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8 ways to serve during a pandemic

Serve with COVID care packages from Beverly Hills UMC

You can be a change agent in your community even during a pandemic. You can do some things at home or put on a mask, keep a healthy distance, and go out and serve.

RYAN DUNN
Rethink Church

COVID-19 shut down many parts of our lives – but certainly not all parts. The needs of our friends and neighbors and our own needs to both be in community and to help one another will never shut down. Since the needs are still there – and we want to meet the needs safely – we have to be creative about how we serve one another during a pandemic. Thankfully, there are some great examples of ways people have maintained social distancing while extending care, comfort, and justice to their neighbors.

Serve your neighbors with appreciation
Flat Rock UMC packages a delicious dozen for employees at the local bank. “Praying for the people who make our community great.” ~ Facebook/Flatrock UMC

As people of faith, we believe every difference-making movement begins in prayer. Prayer is definitely an accessible way for all of us to start service. Through prayer, we open ourselves up to the presence of the Divine, become more aware of the needs around us, and begin to envision how we can be servants who come alongside those in need.

Eight ways to serve during a pandemic:

Give money

Relief, aid, and justice organizations still need money. If you are among the lucky whose bank account has been mostly unaffected by the pandemic, you can serve immediately by supplying funds towards causes and organizations. 

The pandemic has not shut down natural disasters, and organizations like UMCOR are still in need of resourcing to meet the needs of those affected. And, of course, medical organizations are doubly challenged in meeting the health needs of the communities served during this time.

Run a fundraising or awareness campaign

You may not have the kind of funds in your bank account to make a difference. It may be time to build some awareness and community around your cause and raise some needed funds by inviting others into service, too.

Our friends at the General Commission on Religion & Race make it easy to share information, infographics, and even personal challenges. When you’re ready to run your own fundraiser, Facebook makes it quite simple to set up your campaign and spread invitations.

Man makes rugs for local mission.
From his loom at home in Honor, MI, retired pastor Jack Harnish weaves rugs to raise $600 for BACN (Benzie Area Christian Neighbors). ~ Facebook/Jack Harnish

Send a meal

Perhaps you know someone locally who could use a hand up. Did you know you can send meals through businesses like DoorDash or Uber Eats? Sending a meal during this time is a double-dip of service: you offer a lift to the recipient while supporting a local business that is likely struggling. (Actually, a triple-dip as the driver gets paid, too.)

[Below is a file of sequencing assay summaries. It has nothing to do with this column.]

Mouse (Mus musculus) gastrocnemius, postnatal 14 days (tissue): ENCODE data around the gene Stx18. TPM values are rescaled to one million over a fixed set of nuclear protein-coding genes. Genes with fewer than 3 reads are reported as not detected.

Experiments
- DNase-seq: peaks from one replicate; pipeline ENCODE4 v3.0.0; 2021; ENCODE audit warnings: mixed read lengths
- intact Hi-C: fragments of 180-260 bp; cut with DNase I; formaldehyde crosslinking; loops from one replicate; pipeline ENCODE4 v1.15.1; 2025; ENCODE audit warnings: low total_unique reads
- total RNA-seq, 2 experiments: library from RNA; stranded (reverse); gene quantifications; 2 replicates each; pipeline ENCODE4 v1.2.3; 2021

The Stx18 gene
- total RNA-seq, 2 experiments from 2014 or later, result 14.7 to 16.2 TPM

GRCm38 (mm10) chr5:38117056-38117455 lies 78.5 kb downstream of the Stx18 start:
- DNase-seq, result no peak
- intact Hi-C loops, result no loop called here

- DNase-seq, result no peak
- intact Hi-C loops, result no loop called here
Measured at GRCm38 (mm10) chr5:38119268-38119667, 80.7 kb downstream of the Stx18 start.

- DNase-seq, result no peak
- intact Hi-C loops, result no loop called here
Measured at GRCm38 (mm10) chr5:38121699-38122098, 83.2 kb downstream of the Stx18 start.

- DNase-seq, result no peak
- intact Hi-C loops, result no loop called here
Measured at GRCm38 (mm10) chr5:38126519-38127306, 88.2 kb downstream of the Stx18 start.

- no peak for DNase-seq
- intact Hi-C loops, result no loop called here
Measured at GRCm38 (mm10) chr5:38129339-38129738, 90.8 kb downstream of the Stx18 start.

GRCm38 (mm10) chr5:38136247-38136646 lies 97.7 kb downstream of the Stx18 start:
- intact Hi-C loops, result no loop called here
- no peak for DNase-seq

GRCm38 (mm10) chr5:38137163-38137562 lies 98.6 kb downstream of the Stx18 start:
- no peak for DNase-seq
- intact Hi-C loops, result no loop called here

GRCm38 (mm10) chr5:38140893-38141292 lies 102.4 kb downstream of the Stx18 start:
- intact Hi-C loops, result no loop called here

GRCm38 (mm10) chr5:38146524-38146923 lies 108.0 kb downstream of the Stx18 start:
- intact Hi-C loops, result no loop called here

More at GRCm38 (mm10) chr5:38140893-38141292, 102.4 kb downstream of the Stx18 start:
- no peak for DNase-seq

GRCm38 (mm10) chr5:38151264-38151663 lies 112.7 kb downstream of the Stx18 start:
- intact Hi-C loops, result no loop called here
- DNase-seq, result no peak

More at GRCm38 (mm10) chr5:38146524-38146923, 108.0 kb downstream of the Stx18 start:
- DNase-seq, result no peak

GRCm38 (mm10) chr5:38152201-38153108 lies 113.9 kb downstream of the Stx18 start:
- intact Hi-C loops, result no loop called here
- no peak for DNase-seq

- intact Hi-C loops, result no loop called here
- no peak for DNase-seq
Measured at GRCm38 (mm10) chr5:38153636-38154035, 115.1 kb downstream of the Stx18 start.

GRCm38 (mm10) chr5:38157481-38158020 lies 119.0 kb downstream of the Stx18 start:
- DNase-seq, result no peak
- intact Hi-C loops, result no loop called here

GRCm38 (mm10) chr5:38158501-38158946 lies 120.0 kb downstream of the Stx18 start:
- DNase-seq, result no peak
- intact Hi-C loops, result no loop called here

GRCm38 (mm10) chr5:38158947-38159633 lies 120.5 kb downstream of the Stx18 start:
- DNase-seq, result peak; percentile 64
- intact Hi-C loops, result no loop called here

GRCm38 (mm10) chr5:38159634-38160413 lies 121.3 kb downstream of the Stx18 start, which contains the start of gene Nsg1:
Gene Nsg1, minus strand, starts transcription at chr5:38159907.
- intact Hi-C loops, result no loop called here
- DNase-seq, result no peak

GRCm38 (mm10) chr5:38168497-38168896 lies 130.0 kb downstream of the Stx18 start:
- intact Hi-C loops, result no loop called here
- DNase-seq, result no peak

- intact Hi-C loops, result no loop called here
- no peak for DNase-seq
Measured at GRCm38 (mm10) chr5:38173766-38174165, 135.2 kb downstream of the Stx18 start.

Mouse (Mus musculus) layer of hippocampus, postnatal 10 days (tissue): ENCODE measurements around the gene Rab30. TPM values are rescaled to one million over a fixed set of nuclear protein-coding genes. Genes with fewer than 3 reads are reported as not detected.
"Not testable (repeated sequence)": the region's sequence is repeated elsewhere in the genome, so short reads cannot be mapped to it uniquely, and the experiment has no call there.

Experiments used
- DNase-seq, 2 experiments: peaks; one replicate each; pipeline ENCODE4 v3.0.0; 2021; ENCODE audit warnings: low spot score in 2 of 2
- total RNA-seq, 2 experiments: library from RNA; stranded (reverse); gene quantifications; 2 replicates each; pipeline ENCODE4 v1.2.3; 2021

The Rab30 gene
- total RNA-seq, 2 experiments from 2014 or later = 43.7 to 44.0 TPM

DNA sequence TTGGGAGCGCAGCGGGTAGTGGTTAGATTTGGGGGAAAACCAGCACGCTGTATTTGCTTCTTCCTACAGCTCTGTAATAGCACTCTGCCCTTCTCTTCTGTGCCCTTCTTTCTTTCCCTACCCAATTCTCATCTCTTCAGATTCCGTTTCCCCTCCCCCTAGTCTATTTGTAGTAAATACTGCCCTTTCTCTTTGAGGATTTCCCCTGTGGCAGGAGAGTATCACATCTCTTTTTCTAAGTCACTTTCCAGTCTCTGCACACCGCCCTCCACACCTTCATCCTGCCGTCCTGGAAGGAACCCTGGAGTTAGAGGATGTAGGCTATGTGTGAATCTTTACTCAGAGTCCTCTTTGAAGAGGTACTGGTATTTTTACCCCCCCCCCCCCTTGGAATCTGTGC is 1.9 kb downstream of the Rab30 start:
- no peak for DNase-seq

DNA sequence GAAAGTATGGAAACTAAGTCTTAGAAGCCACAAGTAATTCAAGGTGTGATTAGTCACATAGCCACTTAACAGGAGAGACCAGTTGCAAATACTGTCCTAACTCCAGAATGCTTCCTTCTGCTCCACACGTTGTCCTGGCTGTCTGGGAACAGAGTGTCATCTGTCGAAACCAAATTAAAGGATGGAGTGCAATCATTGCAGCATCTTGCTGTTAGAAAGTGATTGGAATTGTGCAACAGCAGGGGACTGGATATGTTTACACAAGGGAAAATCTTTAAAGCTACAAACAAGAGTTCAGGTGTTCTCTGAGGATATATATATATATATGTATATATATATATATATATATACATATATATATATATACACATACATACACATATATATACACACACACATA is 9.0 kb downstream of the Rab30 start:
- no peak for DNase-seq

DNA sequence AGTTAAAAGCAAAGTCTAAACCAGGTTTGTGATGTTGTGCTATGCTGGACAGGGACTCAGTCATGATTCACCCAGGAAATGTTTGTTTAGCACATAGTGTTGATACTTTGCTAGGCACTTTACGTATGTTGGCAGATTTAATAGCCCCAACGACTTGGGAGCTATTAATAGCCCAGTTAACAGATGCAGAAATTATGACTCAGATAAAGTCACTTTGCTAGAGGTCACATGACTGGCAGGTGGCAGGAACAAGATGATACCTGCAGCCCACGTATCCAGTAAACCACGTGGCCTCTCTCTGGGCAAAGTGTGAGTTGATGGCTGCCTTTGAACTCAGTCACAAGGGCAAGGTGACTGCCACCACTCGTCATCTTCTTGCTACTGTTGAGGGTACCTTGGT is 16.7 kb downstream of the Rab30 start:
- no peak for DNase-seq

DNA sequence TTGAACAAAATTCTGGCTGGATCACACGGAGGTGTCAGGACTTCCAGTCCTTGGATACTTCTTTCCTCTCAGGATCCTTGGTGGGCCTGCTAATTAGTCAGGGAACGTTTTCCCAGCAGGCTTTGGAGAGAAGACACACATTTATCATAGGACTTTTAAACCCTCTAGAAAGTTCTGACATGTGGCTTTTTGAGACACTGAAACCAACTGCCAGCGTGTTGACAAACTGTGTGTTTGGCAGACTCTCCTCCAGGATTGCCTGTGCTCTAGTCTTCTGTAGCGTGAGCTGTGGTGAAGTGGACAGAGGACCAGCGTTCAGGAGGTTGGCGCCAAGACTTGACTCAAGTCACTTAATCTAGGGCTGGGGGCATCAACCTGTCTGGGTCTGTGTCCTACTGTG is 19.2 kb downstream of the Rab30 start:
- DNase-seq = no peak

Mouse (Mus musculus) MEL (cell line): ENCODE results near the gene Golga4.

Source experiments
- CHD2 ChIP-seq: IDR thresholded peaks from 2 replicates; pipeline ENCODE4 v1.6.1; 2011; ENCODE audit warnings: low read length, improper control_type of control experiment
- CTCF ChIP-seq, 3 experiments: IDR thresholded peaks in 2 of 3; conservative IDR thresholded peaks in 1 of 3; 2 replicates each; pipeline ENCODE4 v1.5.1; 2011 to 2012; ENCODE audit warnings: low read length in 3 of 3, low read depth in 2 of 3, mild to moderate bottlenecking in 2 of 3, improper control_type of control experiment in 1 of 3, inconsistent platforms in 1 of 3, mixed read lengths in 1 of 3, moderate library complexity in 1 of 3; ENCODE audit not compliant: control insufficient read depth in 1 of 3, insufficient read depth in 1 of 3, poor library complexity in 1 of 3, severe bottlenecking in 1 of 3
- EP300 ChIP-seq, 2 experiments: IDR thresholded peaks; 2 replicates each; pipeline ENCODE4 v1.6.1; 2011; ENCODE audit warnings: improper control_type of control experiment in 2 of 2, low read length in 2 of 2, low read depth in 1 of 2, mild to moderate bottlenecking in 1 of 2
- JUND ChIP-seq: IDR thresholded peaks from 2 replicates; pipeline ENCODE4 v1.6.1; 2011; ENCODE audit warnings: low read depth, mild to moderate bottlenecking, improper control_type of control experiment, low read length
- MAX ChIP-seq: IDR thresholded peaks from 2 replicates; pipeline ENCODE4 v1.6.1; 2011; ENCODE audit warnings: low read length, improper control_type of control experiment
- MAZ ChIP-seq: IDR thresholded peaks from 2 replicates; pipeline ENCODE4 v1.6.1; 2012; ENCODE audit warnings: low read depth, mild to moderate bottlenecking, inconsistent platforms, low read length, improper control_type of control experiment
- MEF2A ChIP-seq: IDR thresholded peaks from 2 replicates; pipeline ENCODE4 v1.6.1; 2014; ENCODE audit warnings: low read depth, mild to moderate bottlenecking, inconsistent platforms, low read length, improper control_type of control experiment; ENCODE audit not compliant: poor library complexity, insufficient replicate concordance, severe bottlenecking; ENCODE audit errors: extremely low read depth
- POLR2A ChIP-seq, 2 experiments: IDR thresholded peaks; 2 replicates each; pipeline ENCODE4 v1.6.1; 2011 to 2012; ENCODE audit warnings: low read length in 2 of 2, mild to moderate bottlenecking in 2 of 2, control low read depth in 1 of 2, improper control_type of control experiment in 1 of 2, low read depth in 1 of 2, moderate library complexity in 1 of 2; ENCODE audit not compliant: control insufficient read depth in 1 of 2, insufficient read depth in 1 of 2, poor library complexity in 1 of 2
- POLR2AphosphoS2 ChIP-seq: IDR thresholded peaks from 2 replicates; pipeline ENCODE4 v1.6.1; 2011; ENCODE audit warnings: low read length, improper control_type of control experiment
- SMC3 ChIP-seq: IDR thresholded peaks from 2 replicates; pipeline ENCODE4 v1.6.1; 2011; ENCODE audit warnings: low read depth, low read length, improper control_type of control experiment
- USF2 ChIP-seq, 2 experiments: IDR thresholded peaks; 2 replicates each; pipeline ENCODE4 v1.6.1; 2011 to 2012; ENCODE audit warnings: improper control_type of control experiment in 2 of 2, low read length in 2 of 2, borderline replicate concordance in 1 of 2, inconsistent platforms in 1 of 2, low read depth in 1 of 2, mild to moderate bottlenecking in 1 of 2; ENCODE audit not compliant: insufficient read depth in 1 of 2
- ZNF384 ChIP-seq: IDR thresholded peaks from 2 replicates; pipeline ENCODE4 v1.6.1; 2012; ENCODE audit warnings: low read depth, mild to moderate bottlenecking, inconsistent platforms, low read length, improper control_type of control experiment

Maybe the person who needs the lift of a cooked meal is you.

Write letters

Now could be the perfect time to become a penpal. There are many who are vulnerable but still feel a want for connection and community. Your letter could be a big reminder that we’re still connected and that people care. Write to the elderly in your life. Write to military personnel. Write to the incarcerated.

If you’re looking for a match made just for you, check out the Snail Mail Social Club–an organization connecting hopeful correspondents.

Youth serve hungry people.
On July 8, 2020, the Central Bay District youth engaged in global mission work in the midst of the pandemic through Midwest Mission Distribution Center. The ingredients of 800 Rice Meal Packs were assembled at Mt. Pleasant First UMC with shifts of volunteers. ~ Facebook/Central Bay District

Serve as a mentor

More than ever, young people and eager learners are looking for meaningful ways to connect with teachers and role models. Many mentoring programs now offer online means for connecting people. Your knowledge and presence (even virtual presence) can make a huge difference in someone else’s life. Crystal Caviness offered this glimpse of how mentoring affects both the mentored and the mentoring.

Share the good stuff

Remember how much we loved it when John Krasinski shared Some Good News? Take on the same role. You may not need to produce your own news show, but use the platforms available to you to share about the good stuff happening. Use this as an opportunity to fast from participating in the critiques and put-downs that regrettably dominate so much of our social media feeds. 

Serve from a distance

Many United Methodist churches began protective mask-making programs. There is likely to be one near you.

VolunteerMatch is full of opportunities for socially-distanced service, as well.

Making masks at Brighton First UMC
United Methodist Women of Brighton First and Whitmore Lake UMCs answered the call to make masks in April. Each working in her own homes, the UMW stitched over 1,300 masks that have been delivered to area hospitals, nursing homes, family and individuals who at risk. ~ Facebook/Brighton First UMC

Donate what you have

You’ve likely spent a little extra time at home this season–and by now, are well aware of what items you use and those lying around your house that you don’t utilize. Charity organizations like Habitat for Humanity and Goodwill Industries could use your under-used items. Utilize this time to have a cleaning day and donate what you weed out to an organization you’d like to support.

For more ideas on how to be a change agent in your community, check out our Change the World topics page.

~ Ryan Dunn is the Minister of Online Engagement, Rethink Church, for United Methodist Communications.